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Despite help, clinic for poor faces difficult financial future

CHAMPAIGN – Three years after Frances Nelson Health Center moved and expanded with the help of a community fund drive, this Champaign clinic for those in need is facing some serious financial challenges.

And they're being fueled by more than the recession.

For three years after its move to a larger building in November 2006, Frances Nelson has been operating with some financial help pledged by Carle Clinic, Christie Clinic and both Urbana hospitals. But most of that help, including free rent, came to an end this month, and the rent going forward will be $75,000 a year.

On top of that, Frances Nelson is already struggling to serve a mix of patients that's unhealthy for its bottom line – more uninsured patients who can't pay for their care and fewer of the Medicaid patients who help cover expenses.

The number of uninsured patients coming to the health center this year has been up 6 percent over last year, while the number of Medicaid patients has been down 6 percent, according to site Director Andrea Goldberg.

"We've always had a large uninsured population in this community, and it seems as if it's growing," Goldberg said. Those two numbers are a concern to Frances Nelson, because the state pays for the care of low-income patients in the Medicaid system. Not only that, it pays federally qualified health centers like Frances Nelson – which serve as medical safety nets in their communities – substantially more than it pays private physicians, and Frances Nelson relies on those enhanced payments to help cover the cost of caring for the uninsured.

With some 27,000 Champaign County residents enrolled in state medical programs, Frances Nelson never intended to serve them all. But bumping up the number of Medicaid patients was a key part of the health center's plans to support itself in a larger building.

So what happened?

Two actions taken by the state to drive more Medicaid patients to Carle and Christie clinics may be having an unintended effect on Frances Nelson, the health center's leaders say.

One was an anti-trust lawsuit filed in 2007 by Illinois Attorney General Lisa Madigan that accused both clinics of conspiring to fix state Medicaid payments by turning away some of Champaign County's Medicaid enrollees.

The lawsuit was settled out of court when the two clinics agreed to serve thousands of new Medicaid patients. Carle Clinic agreed in December 2008 to take on 11,850 new Medicaid patients, and Christie Clinic agreed this past spring to accept 1,900 new Medicaid patients. Both clinics also agreed to make lump-sum payments to Frances Nelson on top of the financial assistance they had already provided voluntarily.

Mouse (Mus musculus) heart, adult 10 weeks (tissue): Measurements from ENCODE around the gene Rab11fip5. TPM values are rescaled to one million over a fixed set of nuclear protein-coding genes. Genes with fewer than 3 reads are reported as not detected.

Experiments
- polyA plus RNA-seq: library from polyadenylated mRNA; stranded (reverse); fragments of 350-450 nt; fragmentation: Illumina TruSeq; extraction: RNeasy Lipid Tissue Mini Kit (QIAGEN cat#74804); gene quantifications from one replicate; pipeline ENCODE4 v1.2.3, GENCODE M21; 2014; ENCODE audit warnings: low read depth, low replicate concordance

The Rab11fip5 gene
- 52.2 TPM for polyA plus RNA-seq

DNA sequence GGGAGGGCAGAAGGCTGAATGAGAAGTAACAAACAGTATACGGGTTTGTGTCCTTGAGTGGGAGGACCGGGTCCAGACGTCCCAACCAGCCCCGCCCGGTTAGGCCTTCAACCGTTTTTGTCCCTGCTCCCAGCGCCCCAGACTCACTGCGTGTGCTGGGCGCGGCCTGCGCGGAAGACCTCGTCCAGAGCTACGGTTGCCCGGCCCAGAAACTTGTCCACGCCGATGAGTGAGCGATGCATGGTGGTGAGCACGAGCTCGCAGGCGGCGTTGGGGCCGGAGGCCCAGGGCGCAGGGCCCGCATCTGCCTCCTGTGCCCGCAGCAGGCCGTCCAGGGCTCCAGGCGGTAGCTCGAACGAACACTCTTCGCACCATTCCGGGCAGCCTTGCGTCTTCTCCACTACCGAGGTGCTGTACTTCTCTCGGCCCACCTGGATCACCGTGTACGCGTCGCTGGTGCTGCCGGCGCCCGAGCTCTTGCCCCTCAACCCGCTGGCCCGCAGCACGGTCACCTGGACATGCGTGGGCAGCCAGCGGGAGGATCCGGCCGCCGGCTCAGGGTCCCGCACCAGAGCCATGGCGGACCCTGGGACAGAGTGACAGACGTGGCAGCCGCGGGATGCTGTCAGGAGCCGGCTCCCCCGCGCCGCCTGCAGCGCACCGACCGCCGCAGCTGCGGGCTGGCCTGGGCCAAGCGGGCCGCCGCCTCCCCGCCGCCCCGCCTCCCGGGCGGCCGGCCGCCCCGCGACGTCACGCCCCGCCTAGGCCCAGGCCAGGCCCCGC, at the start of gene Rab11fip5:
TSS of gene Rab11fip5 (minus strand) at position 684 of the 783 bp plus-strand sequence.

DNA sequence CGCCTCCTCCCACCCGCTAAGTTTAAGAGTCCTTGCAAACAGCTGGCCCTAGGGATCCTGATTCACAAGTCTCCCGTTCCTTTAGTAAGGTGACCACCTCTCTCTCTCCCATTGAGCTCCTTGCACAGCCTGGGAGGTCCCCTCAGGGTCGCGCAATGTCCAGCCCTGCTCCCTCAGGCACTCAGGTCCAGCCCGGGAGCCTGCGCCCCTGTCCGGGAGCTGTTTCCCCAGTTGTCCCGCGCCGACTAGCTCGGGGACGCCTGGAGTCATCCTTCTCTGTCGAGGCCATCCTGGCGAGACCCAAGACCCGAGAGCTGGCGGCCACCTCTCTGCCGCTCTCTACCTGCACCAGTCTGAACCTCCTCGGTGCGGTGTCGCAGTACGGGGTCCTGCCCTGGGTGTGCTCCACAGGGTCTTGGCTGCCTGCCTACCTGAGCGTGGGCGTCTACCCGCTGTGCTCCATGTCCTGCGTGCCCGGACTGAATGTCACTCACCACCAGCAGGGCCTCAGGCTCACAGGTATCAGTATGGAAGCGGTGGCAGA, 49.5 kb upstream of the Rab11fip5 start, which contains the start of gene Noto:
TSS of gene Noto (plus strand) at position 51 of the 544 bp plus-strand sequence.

But even before those settlements, both clinics had begun taking in new Medicaid patients after they agreed to become participating providers under the state's new Health Connect program. Under that program, the state set out to find a steady source of care for each Medicaid patient.

Neither clinic would say how many Medicaid patients they have added in the last couple of years – though Christie Clinic says it has met its obligation under the lawsuit settlement, and Carle Clinic says its Medicaid patient numbers have grown in both 2007 and 2008.

"We recognize that in the current climate, Frances Nelson Health Center may have been impacted by the state's request for Carle Clinic to add appointments for patients covered by Medicaid," Carle Clinic spokeswoman Jennifer Hendricks said. "While we are proud of our record serving the community and pleased to see more patients, it is also important to support Frances Nelson."

Without more information, Frances Nelson officials say, they can't accurately assess just how much the lawsuit settlement and Health Connect enrollments at the clinics have affected the patient mix at Frances Nelson.

But Barbara Dunn, executive director of Frances Nelson's Decatur-based parent organization, Community Health Improvement Center, does say there's been an effect.

"The effect on Frances Nelson has been the loss of Medicaid and a corresponding increase in uninsured," she said.

More care for the poor

Madigan spokeswoman Robyn Ziegler says the lawsuit settlement is doing exactly what was intended – ensuring that 20,000 Medicaid-eligible children and adults in Champaign County have health care choices and access to primary care.

"Prior to the settlement, there was a long waiting list at Frances Nelson Health Center and even patients who could not get on the waiting list, leaving them with no options. That is no longer the case. Carle and Christie, under the settlement, agreed to accept Medicaid patients that come to them in the first place," she said.